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Mount Agung volcano
Mount Agung emits volcanic smoke and ash from its crater as seen from Tulamben, Bali, Indonesia, Tuesday, Nov. 21, 2017. The volcano on the Indonesian tourist island has spewed ash and smoke, but authorities say its alert level remains unchanged. (AP Photo/Wayan Wijaya)

Indonesia urged the public to remain calm after Bali's Mount Agung volcano began erupting



A volcano named Mount Agung in Indonesia’s Bali province has started erupting, according to The Sydney Morning Herald.

The Morning Herald on Tuesday reported that Agung’s erupting began Tuesday, less than a month after its alert status was downgraded after a decrease in seismic activity.

Indonesia’s National Disaster Management Agency on Tuesday urged the public to remain calm after Agung began spewing a dark gray plume about 2,297 feet about the volcano’s peak.

Agung’s erupting began after 5 p.m. local time, and the volcano’s alert level remains a three after it was downgraded from a maximum of four on October 29.

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The National Disaster Management Agency on Tuesday called Agung’s erupting “phreatic” activity.

“Phreatic” refers to a steam-driven explosion that happens when water beneath the ground or on the surface is heated by molten rock.

Molten rocks are often called magma or lava, which also reference hot rocks or new volcanic deposits.

Indonesia’s government on Tuesday said in a press release that a potential hazard from Agung was heavy ash rain that could spread out of the volcano’s danger zone.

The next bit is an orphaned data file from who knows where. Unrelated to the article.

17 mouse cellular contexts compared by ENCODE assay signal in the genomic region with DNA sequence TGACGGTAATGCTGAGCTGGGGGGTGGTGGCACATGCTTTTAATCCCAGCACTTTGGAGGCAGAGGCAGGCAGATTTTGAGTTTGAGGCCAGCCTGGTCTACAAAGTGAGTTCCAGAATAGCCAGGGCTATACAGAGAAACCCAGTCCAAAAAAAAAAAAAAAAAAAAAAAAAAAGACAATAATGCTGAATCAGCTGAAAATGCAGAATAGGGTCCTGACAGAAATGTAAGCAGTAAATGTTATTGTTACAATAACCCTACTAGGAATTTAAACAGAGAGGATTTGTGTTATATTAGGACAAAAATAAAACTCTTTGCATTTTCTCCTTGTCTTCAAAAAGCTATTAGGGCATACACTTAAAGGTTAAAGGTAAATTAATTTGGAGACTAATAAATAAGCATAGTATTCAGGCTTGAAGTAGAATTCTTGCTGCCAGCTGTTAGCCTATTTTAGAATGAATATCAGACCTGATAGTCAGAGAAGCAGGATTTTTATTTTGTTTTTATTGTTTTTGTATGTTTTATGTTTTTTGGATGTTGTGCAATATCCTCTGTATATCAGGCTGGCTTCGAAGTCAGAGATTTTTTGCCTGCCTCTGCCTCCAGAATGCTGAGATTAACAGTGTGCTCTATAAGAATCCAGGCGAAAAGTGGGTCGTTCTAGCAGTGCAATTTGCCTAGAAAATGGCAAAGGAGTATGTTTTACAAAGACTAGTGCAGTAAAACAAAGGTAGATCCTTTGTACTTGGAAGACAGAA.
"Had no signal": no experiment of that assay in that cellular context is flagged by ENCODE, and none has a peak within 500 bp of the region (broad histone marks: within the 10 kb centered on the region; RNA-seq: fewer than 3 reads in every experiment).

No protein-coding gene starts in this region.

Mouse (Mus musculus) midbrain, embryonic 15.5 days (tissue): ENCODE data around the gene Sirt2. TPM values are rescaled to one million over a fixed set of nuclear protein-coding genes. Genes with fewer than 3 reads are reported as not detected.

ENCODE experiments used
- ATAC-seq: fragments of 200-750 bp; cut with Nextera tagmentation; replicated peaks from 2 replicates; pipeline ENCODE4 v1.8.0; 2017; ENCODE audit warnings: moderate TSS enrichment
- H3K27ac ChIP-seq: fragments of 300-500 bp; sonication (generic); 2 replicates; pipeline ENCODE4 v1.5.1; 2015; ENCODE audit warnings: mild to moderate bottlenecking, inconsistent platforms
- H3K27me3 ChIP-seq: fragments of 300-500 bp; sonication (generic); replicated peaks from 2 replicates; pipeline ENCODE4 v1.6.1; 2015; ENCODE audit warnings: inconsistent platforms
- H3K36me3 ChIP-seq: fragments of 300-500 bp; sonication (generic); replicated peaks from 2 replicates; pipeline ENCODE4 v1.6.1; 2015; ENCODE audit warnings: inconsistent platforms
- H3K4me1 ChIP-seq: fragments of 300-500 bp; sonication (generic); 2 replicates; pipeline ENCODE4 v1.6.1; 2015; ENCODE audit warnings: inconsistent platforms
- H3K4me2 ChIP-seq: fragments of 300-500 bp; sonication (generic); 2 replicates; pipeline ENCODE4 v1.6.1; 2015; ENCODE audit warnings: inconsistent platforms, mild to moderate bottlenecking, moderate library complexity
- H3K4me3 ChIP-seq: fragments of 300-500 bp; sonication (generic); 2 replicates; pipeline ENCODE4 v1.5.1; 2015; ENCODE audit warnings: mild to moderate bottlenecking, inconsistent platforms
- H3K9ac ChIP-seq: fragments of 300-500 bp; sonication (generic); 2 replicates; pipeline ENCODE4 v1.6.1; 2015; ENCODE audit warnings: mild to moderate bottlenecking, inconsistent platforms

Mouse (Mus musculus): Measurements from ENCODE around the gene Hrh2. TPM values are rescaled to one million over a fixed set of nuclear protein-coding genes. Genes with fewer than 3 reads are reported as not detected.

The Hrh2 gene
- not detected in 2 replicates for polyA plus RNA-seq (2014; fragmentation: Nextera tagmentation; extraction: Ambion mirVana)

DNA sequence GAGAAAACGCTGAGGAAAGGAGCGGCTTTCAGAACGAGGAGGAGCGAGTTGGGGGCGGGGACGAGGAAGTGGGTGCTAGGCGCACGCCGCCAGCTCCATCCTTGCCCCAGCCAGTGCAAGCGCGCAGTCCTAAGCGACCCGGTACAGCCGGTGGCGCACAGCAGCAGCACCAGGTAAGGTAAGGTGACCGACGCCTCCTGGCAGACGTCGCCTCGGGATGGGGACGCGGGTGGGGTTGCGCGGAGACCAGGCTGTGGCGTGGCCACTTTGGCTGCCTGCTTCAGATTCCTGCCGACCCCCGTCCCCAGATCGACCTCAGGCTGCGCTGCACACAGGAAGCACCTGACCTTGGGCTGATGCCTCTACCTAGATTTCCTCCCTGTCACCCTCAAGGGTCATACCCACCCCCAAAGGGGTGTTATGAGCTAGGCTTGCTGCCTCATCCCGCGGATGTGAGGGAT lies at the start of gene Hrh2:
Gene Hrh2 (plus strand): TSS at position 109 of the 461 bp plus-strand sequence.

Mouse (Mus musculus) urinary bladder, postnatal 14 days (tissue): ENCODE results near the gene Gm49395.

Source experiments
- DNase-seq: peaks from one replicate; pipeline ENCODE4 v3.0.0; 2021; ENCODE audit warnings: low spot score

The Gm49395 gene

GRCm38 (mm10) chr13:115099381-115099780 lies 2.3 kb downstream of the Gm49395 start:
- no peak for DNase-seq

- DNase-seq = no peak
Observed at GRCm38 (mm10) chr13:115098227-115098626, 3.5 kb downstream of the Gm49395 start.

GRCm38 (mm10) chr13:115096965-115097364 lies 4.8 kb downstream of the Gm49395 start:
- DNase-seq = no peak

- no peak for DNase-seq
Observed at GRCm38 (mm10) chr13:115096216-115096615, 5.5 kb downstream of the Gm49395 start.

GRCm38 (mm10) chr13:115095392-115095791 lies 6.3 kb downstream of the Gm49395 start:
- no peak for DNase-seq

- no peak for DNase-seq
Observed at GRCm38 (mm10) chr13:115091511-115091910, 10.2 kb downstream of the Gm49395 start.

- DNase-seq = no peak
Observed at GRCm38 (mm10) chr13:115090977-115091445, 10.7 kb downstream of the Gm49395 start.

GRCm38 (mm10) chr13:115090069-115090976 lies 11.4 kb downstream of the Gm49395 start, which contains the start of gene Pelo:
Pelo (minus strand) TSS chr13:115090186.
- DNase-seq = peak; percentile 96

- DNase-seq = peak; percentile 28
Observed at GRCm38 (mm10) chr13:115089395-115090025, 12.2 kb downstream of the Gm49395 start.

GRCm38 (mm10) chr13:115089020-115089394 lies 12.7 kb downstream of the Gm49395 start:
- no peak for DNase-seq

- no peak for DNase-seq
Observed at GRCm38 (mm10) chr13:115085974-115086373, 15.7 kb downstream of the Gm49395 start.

“It is expected that all communities living around Mount Agung and on the island of Bali, immediately prepare a mask to cover the nose and mouth and eye protection as an effort to anticipate the potential danger [of] volcanic ash,” the statement said.

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A National Disaster Management Agency spokesman on Tuesday said that people should avoid the roughly four-to-five-mile volcano exclusion zone around Agung.

Sutopo Purwo Nugroho said that the zone was previously specified by the Centre for Volcanology last October, adding that the organization is now analyzing Agung’s activities.

“The status is still the same – level three,” he said. “Volcanic activities have not shown any increase in earthquakes.”

The Morning Herald reported that in late October there were approximately 134,500 evacuees living in 390 refugee camps in nine regencies throughout Bali.

The newspaper additionally reported that all but 29,000 have returned to their homes after Agung’s threat alert level was downgraded last month.

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